Animal Aid

YOUNG VEGGIES - Veggie Month 2002

Posted 1 February 2002

The Young Veggies booklet is now available from Animal AidRonny Worsey spells out the themes for Veggie Month 2002.

March is Animal Aid's Veggie Month and, in recognition of the growing number of young people taking a stand against animal cruelty, the theme this year will be vegetarian children and teenagers. We will be publicising the fact that veggie kids are standing up to be counted and have just as much right to be catered for as adults.

Today's youngsters are tomorrow's teachers, parents and health care workers, and those who go veggie will hopefully carry their compassionate ideals with them for the rest of their lives. As most children are unable to buy and cook their own meals, they depend upon parents and school to give them the kind of food they want and need, so if schools serve a range of appetising veggie meals, Britain's youngsters are far more likely to become and stay meat-free.

In October, we launched a national survey, which sought to determine how well schools provide for vegetarians. It featured eight simple questions, asking respondents to state how many veggie options are provided and to comment on the quality and variety of the food served. We sent survey forms to our youth members and supporters, enclosed them in the last Outrage magazine and made them available at school talks. The Born Free Foundation also kindly offered to mail them out to their youth members for us.

The survey results have just been published and make fascinating reading. 'Vegetarian Food School Report' contains our survey results, along with quotes and observations from the participants and our recommendations for change. Overall, 18% the schools surveyed offer four or more vegetarian options a day, wheras a very disappointing 27% sometimes or often have days where no veggie option is served.

We discovered that many schools label fish dishes as vegetarian, that cross-contamination between meat and veggie foods sometimes occurs, and that vegans are rarely catered for. In schools with staggered lunch breaks, the vegetarian pupils who eat last frequently find that all the vegetarian meals have already gone, leaving them no option but to snack on crisps or chips.

We have divided the schools up into regions and will award certificates to the best and worst schools in those areas. We plan to visit the winning schools with a giant 'smiling plate' mascot in order to hand over their certificates in person. The worst schools will be offered advice about improving the variety and quality of their vegetarian options.

We have also produced a lively new colour booklet for kids called Young Veggies, which sets out all the arguments against meat-eating in a direct and simple style. It contains facts, suggestions and answers to common questions, and we're sure it will become a valuable campaigning tool.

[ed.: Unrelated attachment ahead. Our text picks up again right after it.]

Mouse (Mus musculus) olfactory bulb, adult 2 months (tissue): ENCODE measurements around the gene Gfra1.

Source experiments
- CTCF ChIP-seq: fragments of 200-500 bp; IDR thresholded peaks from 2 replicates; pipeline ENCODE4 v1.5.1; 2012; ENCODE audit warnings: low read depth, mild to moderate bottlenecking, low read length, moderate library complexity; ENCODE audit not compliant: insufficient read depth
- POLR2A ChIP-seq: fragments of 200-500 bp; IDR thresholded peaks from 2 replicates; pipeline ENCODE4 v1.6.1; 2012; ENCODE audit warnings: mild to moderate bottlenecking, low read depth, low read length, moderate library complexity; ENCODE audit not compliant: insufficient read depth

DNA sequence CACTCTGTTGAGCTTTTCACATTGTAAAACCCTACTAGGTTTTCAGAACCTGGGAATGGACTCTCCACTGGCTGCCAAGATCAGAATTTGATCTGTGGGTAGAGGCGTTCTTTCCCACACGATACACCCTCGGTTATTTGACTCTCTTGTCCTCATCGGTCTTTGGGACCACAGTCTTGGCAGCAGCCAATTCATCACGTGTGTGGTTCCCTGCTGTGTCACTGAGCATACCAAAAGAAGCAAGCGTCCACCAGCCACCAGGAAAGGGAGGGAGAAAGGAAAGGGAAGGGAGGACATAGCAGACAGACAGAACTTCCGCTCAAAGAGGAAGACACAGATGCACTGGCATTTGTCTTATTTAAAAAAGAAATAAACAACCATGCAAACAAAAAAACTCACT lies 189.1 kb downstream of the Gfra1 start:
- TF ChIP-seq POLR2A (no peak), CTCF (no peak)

Taking the veggie pledge

As usual, we will be calling on people to take our 'veggie pledge' for at least a week during March. This involves giving up meat for a trial period in the hope that the change becomes permanent. Existing veggies can join in too, by taking a pledge to go vegan. We have plenty of pledge forms available for you to hand out to friends, give out on street stalls, take along to school talks or distribute elsewhere. The pledge forms also encourage people to be sponsored for their efforts, helping to raise much-needed funds for Animal Aid.

Good luck Kirsten

One well-known person taking the pledge this year is children's TV presenter Kirsten O'Brien. At present, Kirsten eats chicken and fish, but we hope she'll want to stick to a totally veggie diet after her pledge week.

Please help

As ever, we depend upon our members and supporters to make this year's Veggie Month a roaring success. You can help by distributing leaflets, organising a library display, writing to your local paper and doing whatever else you can to raise awareness.

Action

  • Please order some Veggie Pledge forms from the Animal Aid office. Even if you persuade only one person to go meat-free for a trial week, you will be helping to save animals' lives. If that one person carries on being meat-free for the rest of his or her life, you'll have helped to save up to 20 pigs, 29 sheep, 5 cows, 780 chickens, 46 turkeys, 18 ducks and about 1,000 fish - estimated to be the average number of animals consumed by one person in a lifetime.
  • Send for your free veggie pack and during March we will also include a free copy of the new Young Veggies booklet. (Multiple copies of the booklet are also available at £1 for 10, £4 for 50, £7 for 100.)
  • Support Animal Aid's Veggie Month campaign - make an online donation now.

Send this page to a friend


Read about how we treat your data: privacy policy.

© Copyright Animal Aid 2014